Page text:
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The Bobbsey Twins at Home/Chapter 15



"Look out there, George!"

"Jump over this way—away from the rocks!"

Bert and Charley called loudly to the boy who had climbed the little tree which broke with him. But George seemed to know what he was doing. As soon as he felt the tree going over he sprang out to one side, and came down, feet first, on a pile of leaves that were almost as soft and springy as a pile of hay in the meadow.

"Hurt yourself?" asked Bert.

"Not a bit—no. I'm all right," George answered.

"Oh dear!" cried Nan. "I thought sure you'd break your leg or arm or something."

"So did I," said Nellie. "Are you sure you're all right, George?"

"Of course I am. I'll show you by climbing another tree." George who had not even fallen down walked over toward the chestnut tree again.

"Well, pick out a good one to climb this time," Bert said, and George did. He first shook the next little tree that grew near the big chestnut, and made sure that it was not rotten, which was the trouble with the first one he had gone up.

This time everything was all right. George climbed up, and stepped from the small tree out on the branches of the one where the shiny, brown nuts hung all ready to be shaken down. And when George shook the branches of the chestnut tree, down came the nuts in a shower.

"Oh, what a lot!" cried Freddie, dancing about in glee.

"And one—one struck me right on the end of my nose!" laughed Flossie. "A chestnut on my nose! Ho! Ho!"

"Well, it's a good thing it wasn't a cocoa-nut!" cried George. "Pick 'em up now!"

This the children did. It was better than poking around among the leaves for the nuts, as those George jarred down lay on top, and could easily be seen.

The salt bags which the Bobbsey twins had brought with them, and the bags Nellie and Charley carried, were soon filled with nuts. Nellie picked up nuts for her brother, who was in the tree shaking them down, and Bert said:

"We'll all give George a share of ours, as he can't pick up any while he's in the tree."

"He can have half of mine," offered Freddie.

"Oh, no, little man, not as many as that," laughed George.

"I wish he'd come down pretty soon," murmured Flossie, after a bit.

"Why, are you tired of picking up nuts?" asked Nan, with a smile.

"No, not 'zactly," Flossie answered, "but I'm hungry, and—"

"Oh, I see! And you remember that George brought the lunch," said Nellie. "Well, I guess we can all eat now. Come on down, George, and we'll eat the picnic lunch."

"All right," her brother answered, and a little later he slid down the small tree. The bags of nuts were laid aside, George being given a share of the others, and then Nellie and Nan set out the lunch on top of a flat stump, which was like a little table.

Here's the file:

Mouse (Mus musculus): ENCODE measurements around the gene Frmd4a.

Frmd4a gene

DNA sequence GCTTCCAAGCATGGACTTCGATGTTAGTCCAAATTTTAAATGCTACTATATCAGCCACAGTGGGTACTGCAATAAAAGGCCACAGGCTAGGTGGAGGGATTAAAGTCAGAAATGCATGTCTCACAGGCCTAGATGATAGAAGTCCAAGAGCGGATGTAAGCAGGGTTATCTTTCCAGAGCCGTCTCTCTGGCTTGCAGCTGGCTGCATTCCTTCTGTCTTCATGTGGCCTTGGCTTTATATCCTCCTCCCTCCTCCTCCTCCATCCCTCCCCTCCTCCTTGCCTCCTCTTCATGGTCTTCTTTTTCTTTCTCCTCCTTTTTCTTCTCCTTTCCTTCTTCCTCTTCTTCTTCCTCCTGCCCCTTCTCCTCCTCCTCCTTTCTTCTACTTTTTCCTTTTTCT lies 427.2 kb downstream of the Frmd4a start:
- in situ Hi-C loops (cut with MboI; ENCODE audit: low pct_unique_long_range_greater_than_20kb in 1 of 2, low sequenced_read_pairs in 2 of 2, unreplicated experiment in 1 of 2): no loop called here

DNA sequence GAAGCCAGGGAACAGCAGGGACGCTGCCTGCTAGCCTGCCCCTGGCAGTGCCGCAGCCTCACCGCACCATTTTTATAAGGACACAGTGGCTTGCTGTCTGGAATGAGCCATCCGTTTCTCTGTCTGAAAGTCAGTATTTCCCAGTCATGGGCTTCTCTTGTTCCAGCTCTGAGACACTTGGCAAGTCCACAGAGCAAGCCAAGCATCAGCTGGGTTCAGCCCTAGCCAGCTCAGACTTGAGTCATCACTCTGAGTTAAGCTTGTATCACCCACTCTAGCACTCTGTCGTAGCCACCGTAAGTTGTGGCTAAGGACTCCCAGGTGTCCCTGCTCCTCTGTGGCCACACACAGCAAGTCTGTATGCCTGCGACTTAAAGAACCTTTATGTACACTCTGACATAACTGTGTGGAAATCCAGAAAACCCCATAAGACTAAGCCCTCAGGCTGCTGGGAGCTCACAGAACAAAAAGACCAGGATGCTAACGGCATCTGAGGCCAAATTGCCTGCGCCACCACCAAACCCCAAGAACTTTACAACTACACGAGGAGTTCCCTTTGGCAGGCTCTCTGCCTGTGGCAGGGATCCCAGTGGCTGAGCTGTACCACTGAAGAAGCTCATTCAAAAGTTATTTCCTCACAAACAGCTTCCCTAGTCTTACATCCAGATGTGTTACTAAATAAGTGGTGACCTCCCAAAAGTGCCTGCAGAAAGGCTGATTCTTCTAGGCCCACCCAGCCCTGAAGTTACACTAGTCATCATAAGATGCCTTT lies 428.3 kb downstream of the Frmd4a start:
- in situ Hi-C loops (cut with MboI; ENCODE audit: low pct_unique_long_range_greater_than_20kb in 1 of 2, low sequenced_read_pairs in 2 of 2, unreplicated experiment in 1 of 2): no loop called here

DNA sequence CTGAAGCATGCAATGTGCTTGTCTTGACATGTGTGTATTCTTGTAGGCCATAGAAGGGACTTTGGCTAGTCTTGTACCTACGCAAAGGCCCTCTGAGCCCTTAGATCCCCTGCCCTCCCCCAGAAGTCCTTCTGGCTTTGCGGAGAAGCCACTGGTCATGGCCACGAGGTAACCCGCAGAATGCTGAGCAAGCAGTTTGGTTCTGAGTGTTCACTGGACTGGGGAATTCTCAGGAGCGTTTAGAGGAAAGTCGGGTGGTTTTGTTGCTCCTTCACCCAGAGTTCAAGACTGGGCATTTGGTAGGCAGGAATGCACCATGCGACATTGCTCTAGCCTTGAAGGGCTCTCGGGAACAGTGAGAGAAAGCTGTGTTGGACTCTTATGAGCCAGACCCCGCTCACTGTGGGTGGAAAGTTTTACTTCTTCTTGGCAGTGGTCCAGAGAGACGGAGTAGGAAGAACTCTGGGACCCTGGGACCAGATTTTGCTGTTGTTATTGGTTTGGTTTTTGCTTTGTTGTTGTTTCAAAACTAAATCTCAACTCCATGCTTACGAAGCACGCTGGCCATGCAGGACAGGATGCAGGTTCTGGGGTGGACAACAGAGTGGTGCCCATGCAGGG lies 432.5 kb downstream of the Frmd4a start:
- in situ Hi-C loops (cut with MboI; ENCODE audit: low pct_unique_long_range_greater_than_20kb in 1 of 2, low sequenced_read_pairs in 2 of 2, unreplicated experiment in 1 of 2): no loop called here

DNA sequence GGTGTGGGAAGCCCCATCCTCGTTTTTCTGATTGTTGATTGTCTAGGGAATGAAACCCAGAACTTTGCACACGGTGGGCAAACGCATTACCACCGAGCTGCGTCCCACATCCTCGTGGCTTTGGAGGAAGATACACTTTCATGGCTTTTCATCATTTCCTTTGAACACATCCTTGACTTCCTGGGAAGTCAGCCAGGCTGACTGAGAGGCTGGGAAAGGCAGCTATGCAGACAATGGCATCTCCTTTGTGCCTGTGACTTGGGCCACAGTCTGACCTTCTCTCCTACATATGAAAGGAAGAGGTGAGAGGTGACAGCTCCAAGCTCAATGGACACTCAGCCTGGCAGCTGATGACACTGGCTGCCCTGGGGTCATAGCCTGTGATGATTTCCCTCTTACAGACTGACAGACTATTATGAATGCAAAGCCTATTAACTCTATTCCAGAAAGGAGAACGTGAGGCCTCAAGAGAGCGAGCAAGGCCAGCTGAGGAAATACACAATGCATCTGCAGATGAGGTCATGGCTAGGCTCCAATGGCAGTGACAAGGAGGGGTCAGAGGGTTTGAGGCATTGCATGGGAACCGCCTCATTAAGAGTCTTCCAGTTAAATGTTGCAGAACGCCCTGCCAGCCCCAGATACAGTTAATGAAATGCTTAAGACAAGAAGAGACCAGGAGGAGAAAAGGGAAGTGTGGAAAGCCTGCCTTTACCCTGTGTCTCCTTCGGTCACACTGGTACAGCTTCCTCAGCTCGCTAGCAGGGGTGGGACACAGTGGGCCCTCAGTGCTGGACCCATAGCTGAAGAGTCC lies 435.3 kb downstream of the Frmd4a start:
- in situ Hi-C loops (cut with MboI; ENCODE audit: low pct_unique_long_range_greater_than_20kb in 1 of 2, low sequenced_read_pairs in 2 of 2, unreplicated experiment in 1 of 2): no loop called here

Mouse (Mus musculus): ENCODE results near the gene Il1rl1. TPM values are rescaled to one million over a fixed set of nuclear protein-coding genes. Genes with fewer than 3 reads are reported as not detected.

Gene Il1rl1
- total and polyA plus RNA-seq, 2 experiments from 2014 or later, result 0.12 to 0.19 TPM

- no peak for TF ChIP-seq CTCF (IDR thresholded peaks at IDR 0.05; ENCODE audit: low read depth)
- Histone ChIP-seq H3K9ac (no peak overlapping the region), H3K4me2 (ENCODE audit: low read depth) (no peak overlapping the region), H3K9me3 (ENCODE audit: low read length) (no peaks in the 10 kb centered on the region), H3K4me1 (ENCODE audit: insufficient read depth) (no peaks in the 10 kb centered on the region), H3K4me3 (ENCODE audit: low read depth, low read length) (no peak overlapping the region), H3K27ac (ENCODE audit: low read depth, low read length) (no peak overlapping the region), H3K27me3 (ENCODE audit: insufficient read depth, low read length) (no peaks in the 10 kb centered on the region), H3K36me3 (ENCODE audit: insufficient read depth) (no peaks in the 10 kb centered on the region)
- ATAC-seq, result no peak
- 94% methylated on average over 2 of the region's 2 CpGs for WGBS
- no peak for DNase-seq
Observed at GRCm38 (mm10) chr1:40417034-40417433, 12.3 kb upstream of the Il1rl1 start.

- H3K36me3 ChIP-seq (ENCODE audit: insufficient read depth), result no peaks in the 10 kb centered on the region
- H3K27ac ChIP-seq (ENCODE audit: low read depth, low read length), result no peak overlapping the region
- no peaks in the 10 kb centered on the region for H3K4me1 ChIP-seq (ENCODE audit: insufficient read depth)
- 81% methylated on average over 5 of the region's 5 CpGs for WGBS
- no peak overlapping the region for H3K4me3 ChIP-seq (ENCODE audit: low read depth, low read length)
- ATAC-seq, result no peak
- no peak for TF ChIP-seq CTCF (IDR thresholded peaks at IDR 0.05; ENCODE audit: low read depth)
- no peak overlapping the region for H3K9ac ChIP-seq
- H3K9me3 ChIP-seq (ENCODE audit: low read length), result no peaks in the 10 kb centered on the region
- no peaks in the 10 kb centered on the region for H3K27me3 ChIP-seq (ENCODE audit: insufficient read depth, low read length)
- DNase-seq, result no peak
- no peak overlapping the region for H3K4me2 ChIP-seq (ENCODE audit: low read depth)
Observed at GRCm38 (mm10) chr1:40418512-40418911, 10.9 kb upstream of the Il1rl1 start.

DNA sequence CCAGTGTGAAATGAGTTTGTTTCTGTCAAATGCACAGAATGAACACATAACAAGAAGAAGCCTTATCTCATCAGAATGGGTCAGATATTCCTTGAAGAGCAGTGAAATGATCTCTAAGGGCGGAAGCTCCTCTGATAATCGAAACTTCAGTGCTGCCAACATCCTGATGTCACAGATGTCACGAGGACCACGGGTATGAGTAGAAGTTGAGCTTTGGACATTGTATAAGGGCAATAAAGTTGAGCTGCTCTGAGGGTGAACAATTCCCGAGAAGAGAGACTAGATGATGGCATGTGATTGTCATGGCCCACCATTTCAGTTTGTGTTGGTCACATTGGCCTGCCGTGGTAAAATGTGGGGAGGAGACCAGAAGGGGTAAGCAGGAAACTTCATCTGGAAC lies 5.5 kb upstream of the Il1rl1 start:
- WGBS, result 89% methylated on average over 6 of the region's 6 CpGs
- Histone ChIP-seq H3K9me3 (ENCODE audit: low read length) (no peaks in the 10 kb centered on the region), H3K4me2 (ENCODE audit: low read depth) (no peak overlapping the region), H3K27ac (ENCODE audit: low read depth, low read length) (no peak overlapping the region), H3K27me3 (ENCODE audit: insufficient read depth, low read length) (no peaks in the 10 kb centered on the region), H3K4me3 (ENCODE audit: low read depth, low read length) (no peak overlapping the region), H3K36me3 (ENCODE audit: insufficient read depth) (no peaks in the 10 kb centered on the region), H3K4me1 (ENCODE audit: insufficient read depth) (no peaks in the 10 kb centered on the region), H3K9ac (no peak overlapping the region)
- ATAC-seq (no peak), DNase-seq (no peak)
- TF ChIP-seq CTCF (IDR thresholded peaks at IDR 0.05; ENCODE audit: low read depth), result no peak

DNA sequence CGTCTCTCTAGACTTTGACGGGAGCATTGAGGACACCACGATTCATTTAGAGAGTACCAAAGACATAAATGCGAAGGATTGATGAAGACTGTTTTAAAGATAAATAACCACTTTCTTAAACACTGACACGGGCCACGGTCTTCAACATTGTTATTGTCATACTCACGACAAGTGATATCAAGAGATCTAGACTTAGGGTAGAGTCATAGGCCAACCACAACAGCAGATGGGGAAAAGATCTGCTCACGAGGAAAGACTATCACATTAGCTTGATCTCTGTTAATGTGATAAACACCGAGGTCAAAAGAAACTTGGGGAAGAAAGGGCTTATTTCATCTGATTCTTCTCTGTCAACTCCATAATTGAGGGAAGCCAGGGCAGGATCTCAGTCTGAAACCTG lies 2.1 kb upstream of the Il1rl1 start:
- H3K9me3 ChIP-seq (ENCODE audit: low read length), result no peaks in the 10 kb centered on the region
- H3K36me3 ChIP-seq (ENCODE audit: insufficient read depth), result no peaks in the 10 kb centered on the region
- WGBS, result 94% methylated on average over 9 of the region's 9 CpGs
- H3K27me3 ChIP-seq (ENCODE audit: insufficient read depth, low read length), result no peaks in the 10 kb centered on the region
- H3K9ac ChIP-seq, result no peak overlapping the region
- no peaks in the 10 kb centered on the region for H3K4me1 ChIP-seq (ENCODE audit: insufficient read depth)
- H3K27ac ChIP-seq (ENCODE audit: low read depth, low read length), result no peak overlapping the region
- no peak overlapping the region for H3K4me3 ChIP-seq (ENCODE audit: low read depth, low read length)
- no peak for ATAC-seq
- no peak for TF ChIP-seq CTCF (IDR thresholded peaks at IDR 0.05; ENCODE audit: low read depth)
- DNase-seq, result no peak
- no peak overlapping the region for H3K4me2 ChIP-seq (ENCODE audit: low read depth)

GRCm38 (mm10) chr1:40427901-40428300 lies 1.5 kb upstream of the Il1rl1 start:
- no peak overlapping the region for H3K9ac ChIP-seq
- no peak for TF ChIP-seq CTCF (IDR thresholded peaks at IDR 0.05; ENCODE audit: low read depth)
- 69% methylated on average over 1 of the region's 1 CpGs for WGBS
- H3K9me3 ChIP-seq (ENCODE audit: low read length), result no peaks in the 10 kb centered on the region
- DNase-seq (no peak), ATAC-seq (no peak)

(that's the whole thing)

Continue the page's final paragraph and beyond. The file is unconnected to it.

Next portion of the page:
Mrs. Parks had put sandwiches, cake and apples in the box, and there was enough for all. The children ate the lunch and had a good time, sitting around the stump-table. Then Flossie said:

"I'm thirsty! I want a drink!"

"Hum. Well, I'm afraid my mother didn't put any drinking water in the box," said George, looking carefully.

"Well, I can drink milk," Flossie said.

"There's no milk, either," answered George, while the others laughed.

"There's a spring of water over there," said Charley Mason, pointing off through the trees. "We could get some water if we had a cup."

"I can make a cup out of paper," Bert said. "We learned how in school the other day."

With some of the waxed paper which was in the lunch box Bert made a pretty good cup. Then when the thin skim of ice on top of the spring was broken, water could be dipped up, and every one had a nice drink. Flossie had two cupfuls, she was so thirsty.

They played tag and some other games under the trees after the lunch, and then, having gathered a few more nuts, they started back through the woods toward Lakeport.

As Flossie came near the little hollow in the ground where she had found the pile of nuts she cried out:

"Oh, look at the little squirrel! He's trying to find the nuts I took. Oh, I'm so sorry I took them."

"That isn't a squirrel, it's a chipmunk," said Bert. "You can tell it's a chipmunk by the stripes down its back. It does seem to be looking for the nuts though; eh, Charley?"

"Well, maybe he is," said George. "Here, I'll toss him a few. But there are lots more in the woods he can get, so he won't starve."

From his bag George threw a few nuts to the chipmunk. But the little fellow was not as tame as some squirrels to be seen in the city parks, for they will perch on your shoulder and eat nuts from your hand. The chipmunk, however, made a loud, chattering noise, with a sort of whistle in between and scampered up a tree like a flash of sunshine.